Recently, a public meeting was held to discuss the METRO I-10 West Project study being done to determine how to extend high capacity transit to the West Valley. The study is evaluating possible routes to connect the METRO starter line, station / park and ride locations, and the type of transit mode (either light rail transit or bus rapid transit) that meet their stated goals. The I-10 West extension will travel westbound from the METRO starter line in downtown Phoenix to the 79th Avenue park-and-ride area.
While bus rapid transit is being considered, let’s go out on a limb here and say they will choose light rail as a way to move people to and from the West Valley. Original projections for Metro’s I-10 West extension show the new line will begin operation in 2019, however there is now talk that all of the proposed extensions are looking at a 2 year delay due to lack of revenue from Prop 400. It was mentioned that voters decided to use the middle of I-10 as a way to get people in and out of the city, but there are other options to consider as to the best way to get to I-10 from the existing line. Of the four alternatives under consideration, I get the feeling they are leaning towards the Washington / Jefferson route over the Jefferson/Jackson, Adams/Jackson or the Adams/Monroe route. Each of the routes have strengths and weaknesses, but a decision appears to be close even though the project appears to have been delayed to 2021.
At the meeting there was a lot of discussion about the impact of each of the areas under consideration, with plenty of emphasis on the use patterns and economic development of our current system. The State Capitol Building and surrounding area appear to be a large draw.
More than one person in the audience questioned the use of I-10 to run the trains out of the city as a people mover, stating that you will not see as much economic development because you can not build a coffee shop, restaurant, gallery or grocery store in the middle of a freeway. The obvious argument for I-10, instead of say, Thomas, is that it provides a rapid way to move people to and from an area many believe will be a high growth region.
For now, there is probably still a lot of politics, posturing and analysis to be done, but we’ll try to keep up as best we can.
Michelle A. Eyre says
Hopefully, METRO will learn from the major mistake in the original alignment, an ungated right-of-way and 35 MPH speed limits. If this alignment does not go on the freeway, it should not go on a surface street but instead should be in private right of way with grade crossing gates. This will mean the trains will be able to operate to 55MPH.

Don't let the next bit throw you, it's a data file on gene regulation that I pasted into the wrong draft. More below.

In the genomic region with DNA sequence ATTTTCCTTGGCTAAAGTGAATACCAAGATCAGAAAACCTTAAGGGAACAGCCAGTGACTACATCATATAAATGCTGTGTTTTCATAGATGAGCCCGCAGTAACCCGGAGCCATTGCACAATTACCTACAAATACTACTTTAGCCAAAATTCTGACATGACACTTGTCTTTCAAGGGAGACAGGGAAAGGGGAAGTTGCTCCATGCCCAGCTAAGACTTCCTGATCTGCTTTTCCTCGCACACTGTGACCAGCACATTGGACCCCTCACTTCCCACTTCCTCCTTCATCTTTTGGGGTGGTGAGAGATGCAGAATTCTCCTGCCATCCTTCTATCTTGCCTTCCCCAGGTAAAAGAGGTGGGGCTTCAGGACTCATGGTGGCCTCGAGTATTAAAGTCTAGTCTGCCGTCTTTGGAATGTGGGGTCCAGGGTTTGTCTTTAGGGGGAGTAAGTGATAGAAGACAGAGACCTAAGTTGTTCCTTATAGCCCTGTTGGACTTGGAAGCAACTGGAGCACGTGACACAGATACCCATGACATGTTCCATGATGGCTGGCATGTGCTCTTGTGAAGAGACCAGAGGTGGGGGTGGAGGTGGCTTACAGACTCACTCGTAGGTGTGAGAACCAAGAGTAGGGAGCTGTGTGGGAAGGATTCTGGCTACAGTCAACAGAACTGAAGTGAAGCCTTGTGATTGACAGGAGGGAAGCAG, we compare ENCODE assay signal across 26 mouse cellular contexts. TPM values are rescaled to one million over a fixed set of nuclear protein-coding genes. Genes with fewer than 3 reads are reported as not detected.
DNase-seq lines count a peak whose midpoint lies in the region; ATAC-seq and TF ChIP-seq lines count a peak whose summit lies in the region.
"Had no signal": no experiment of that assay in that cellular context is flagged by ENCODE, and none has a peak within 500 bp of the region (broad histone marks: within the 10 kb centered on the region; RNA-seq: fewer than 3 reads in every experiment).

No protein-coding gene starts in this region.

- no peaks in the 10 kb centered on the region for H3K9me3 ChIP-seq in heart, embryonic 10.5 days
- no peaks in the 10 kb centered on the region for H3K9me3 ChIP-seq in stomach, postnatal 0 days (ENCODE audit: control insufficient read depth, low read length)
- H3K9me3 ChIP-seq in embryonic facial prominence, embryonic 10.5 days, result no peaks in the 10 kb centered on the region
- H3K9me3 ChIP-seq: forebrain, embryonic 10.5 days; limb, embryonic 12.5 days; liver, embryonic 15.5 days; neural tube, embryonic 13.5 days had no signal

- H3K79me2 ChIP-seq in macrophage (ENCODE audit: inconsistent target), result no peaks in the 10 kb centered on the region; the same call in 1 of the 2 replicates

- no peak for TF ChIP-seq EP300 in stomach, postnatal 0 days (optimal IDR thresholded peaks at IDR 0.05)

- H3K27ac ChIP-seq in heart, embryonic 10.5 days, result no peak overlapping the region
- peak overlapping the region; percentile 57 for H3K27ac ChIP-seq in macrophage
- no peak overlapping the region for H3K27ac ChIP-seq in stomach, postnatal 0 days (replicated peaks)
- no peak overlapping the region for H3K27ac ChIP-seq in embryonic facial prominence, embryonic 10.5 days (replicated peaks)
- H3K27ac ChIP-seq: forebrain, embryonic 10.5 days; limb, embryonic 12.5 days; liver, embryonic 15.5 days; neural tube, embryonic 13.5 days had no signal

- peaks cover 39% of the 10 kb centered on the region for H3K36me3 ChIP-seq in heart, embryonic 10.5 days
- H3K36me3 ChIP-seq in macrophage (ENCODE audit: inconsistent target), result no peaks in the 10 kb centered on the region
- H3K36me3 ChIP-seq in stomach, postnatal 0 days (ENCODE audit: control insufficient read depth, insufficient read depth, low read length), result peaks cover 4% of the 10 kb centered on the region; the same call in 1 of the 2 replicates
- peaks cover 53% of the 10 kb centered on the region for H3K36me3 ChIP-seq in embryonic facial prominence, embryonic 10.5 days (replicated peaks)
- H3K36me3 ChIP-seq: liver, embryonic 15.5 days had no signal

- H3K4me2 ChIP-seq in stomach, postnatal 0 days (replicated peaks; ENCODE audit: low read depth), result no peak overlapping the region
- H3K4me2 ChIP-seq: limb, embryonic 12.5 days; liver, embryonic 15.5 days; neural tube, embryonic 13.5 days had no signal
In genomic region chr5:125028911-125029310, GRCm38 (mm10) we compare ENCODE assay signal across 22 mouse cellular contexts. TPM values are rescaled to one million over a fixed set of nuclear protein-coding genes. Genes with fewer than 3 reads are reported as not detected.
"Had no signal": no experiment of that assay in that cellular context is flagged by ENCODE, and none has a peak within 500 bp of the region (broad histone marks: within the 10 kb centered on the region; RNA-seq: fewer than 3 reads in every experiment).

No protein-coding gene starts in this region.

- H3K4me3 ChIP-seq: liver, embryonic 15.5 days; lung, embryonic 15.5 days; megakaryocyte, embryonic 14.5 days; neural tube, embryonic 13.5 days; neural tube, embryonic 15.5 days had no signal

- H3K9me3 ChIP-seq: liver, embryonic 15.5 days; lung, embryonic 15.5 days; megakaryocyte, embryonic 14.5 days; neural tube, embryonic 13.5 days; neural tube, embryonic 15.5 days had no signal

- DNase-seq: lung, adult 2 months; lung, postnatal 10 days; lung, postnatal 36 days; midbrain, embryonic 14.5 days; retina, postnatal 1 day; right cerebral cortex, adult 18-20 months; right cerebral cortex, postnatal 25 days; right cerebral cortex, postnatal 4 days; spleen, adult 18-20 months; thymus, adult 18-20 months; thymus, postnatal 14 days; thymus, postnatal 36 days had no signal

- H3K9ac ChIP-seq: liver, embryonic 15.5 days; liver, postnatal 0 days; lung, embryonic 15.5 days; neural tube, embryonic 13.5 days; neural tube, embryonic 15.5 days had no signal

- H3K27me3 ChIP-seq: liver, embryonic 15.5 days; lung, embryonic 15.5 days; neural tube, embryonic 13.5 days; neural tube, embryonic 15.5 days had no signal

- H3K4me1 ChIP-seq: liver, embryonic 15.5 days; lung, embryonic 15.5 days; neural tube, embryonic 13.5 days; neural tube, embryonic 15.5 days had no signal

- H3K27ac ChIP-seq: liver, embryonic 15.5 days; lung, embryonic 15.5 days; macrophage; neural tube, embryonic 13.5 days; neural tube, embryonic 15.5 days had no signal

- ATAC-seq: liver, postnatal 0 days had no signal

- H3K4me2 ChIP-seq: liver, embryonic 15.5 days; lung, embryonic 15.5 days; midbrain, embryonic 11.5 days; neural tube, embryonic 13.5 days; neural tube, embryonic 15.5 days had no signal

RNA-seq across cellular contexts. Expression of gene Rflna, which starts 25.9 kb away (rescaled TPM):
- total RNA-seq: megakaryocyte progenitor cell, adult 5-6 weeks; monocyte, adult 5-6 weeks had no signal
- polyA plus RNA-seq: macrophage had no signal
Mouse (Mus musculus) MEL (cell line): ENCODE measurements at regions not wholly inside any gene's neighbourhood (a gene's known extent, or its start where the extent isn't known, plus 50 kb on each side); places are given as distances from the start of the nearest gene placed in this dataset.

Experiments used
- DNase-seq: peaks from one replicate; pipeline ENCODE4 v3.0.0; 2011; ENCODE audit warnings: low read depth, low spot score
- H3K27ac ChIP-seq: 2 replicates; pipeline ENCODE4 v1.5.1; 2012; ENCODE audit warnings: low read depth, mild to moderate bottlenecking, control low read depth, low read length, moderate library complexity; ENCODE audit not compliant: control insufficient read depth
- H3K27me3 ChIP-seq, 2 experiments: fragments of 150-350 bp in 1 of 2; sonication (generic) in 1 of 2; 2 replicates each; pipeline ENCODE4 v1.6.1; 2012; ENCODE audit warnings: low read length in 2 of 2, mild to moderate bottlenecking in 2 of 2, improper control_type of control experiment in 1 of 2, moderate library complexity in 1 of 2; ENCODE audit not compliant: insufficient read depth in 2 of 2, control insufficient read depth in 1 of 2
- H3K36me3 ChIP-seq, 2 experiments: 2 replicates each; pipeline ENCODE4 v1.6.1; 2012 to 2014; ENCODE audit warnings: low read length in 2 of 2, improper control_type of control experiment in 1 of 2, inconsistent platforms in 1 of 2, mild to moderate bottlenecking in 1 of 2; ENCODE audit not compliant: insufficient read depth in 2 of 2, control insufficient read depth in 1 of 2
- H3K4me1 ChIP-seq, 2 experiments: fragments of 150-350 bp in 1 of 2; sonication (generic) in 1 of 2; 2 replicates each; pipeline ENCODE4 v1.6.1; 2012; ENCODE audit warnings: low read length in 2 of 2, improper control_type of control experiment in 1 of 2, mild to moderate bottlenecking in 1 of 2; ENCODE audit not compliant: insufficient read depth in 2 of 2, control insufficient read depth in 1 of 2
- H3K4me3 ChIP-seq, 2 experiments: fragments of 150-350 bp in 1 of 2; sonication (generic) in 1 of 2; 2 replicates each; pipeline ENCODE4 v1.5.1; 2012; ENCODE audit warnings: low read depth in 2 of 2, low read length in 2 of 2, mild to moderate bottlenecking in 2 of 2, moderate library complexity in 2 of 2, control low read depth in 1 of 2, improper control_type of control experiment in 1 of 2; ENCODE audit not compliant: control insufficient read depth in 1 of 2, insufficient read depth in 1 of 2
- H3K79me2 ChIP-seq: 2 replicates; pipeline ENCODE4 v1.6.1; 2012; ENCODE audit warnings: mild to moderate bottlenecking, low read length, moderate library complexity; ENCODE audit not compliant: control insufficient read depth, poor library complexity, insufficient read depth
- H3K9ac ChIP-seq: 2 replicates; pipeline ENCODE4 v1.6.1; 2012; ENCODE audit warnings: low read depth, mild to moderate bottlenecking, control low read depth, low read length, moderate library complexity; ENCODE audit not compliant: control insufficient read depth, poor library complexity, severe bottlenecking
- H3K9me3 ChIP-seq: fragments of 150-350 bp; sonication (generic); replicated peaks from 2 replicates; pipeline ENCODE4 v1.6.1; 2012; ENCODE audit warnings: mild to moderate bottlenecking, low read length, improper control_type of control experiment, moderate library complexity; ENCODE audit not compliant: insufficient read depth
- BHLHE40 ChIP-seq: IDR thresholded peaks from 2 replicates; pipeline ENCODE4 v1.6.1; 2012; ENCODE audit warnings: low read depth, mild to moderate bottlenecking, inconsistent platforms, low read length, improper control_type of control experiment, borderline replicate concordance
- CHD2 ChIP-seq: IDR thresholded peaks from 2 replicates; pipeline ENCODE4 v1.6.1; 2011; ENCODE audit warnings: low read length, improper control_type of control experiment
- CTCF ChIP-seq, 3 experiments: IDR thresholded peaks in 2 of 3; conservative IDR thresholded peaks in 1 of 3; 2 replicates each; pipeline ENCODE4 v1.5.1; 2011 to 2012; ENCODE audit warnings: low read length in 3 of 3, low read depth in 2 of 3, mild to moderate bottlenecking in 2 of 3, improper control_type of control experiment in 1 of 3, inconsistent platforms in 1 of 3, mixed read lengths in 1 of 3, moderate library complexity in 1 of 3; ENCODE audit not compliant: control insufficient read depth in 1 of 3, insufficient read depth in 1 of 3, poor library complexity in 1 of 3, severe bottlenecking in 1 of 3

Myself, I would like to see Metro create an extension from the Central/Washington area via the Jefferson/Washington corridor to the state capitol and run this line from Sycamore to the West Valley. A separate “Central Line” could be created to run between Montebello and the 3rd Street stations using 11th Street as a turnaround point (I know this will upset some in this area). If Metro extends into South Phoenix, then the “Central Line” would then operate in that direction.
I do not feel that ridership would dictate operating a branch route trunked between 3JF/3WA and SYMN. This would mean 5 minute headway in the trunk zone which is overkill.
Especially with METRO’s poor on-platforms systems, could you imagine trying to communicate which branch line train is coming next. Keep it simple. Leave the confusion to the one station (3JF/3WA).
As far as the alignment in the westside goes. First of all, there needs to be mile stops along the alignment to meet up with connecting transit services. It also needs to go to Desert Sky Mall. DSky is a major transit hub and the gateway to Avondale. With the exception of the Rapid, there is no one seat ride between Desert Sky and Downtown. It would be nice if the LRT could do that.
David SB says
My point of view differs from Michelle’s. I don’t consider the alignment of the 20-mile starter line a mistake at all. An opportunity for a private right-of-way did not exist, and if it did, it would probably be too far removed from the activity centers that light rail serves. If light rail runs in the I-10 median, it will work as commuter rail to west side park-and-rides but not really interact much with the surrounding neighborhoods. That may be an acceptable tradeoff, but it should be entereed into with the understanding of what is lost when rail transit is kept separate from its urban context.